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30 people sickened by Hepatitis A from fruit blend sold at Costco

Teresa Tanoos's picture
30 people sickened with Hepatitis A after consuming fruit blend from Costco

At least 30 people in five states in the U.S. now have acute hepatitis A after consuming a frozen berry and pomegranate seed product sold at Costco stores.

According to the Centers for Disease Control and Prevention (CDC), of the 30 people sickened, 9 have been hospitalized due to consumption of the product, sold under the brand Townsend Farms Organic Anti-Oxidant Blend. The CDC reports it expects the number of people sickened to increase as the investigation continues.

All of the victims so far have been adults between the ages of 25 to 71, with their illnesses reported during the period from April 29 through May 17.

States reporting victims of acute hepatitis include Colorado, New Mexico, Nevada, Arizona and California, and 11 of the victims provided purchase information after buying bought the product from Costco, the CDC said.

An investigation continues in an effort to find out if the fruit blend has been sold anywhere else.

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In the meantime, tests of specimens from two cases of the fruit product suggest that the outbreak strain is hepatitis A genotype 1B, which is rarely seen in the United States, according to the CDC, but circulates in North Africa and the Middle East.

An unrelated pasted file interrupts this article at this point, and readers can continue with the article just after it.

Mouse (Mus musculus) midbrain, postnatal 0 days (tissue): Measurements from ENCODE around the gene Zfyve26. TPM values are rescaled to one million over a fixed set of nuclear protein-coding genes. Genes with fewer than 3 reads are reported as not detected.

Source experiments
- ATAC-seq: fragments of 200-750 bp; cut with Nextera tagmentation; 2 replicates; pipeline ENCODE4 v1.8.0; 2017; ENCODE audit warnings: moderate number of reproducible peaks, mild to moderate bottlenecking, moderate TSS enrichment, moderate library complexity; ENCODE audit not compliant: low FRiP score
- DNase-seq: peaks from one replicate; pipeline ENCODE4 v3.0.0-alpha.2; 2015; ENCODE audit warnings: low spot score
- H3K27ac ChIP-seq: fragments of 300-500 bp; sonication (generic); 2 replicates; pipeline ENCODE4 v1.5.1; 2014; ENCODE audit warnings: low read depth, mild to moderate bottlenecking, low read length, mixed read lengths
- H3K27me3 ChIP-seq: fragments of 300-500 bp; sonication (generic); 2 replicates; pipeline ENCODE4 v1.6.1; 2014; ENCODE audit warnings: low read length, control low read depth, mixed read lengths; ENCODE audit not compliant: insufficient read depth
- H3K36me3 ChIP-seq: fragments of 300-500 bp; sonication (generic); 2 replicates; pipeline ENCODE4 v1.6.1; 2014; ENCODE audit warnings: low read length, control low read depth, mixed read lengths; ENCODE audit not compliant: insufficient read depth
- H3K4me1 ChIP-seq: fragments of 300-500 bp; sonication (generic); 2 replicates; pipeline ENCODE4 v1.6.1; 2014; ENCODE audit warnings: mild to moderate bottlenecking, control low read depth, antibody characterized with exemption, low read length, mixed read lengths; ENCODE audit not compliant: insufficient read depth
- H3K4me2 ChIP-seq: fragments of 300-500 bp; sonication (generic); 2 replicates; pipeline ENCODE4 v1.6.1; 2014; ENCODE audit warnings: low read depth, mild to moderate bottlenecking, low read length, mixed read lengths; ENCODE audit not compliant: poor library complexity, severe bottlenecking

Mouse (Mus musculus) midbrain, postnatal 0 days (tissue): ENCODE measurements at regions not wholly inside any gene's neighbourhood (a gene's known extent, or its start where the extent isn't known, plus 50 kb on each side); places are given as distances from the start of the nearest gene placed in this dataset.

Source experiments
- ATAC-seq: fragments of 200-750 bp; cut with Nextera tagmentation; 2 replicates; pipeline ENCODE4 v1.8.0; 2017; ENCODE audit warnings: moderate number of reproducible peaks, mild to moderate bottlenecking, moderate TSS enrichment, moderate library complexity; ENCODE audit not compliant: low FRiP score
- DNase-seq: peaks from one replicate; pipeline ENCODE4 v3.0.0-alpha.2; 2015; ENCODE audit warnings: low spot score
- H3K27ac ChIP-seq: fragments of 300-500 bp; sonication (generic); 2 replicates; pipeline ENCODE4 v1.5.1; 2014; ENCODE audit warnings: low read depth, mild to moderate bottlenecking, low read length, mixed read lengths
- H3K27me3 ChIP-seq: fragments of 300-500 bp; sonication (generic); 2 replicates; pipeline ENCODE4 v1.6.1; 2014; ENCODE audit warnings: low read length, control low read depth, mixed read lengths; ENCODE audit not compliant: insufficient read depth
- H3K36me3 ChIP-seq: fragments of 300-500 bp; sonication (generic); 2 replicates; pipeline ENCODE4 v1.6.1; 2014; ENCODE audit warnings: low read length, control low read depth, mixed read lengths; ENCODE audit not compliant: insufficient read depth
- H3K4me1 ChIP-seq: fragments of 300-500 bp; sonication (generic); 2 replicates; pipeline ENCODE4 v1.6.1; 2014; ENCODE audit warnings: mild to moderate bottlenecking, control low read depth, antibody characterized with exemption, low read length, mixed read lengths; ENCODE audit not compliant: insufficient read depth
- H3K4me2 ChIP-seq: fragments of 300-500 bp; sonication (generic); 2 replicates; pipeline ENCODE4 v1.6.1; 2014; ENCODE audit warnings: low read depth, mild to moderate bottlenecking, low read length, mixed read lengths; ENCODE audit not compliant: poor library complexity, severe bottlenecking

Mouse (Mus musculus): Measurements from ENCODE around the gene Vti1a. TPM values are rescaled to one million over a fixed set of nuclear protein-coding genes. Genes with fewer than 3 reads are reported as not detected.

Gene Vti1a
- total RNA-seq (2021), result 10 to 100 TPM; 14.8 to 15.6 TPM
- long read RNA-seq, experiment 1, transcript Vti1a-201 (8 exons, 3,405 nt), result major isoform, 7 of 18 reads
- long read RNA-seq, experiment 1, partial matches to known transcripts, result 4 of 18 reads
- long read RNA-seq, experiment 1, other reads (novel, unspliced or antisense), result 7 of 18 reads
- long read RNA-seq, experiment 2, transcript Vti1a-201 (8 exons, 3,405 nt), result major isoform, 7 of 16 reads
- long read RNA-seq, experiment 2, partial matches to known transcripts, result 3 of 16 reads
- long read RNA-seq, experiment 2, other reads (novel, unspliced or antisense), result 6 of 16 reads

Hepatitis A typically occurs when an infected food handler prepares food without appropriate hand hygiene, the agency noted. However, officials said they suspect that contaminated food may be the culprit in this outbreak.

The product label attached to the frozen berry blend lists pomegranate seeds and other fruit from the U.S., Argentina, Chile and Turkey.

Hepatitis A is a viral liver disease. It can cause victims to suffer from mild to severe illness, which can last anywhere from a few weeks to several months.

Symptoms include fatigue, nausea and vomiting, abdominal pain, low fever and yellowing of the eyes and skin – but not everyone who contracts hepatitis A shows signs of disease.

Hepatitis A is usually spread when a patient ingests fecal material. The best way to prevent it is to get a vaccination.

SOURCE: Centers for Disease Control and Prevention (CDC), Multistate outbreak of Hepatitis A potentially associated with a frozen berry blend food product, May 31, 2013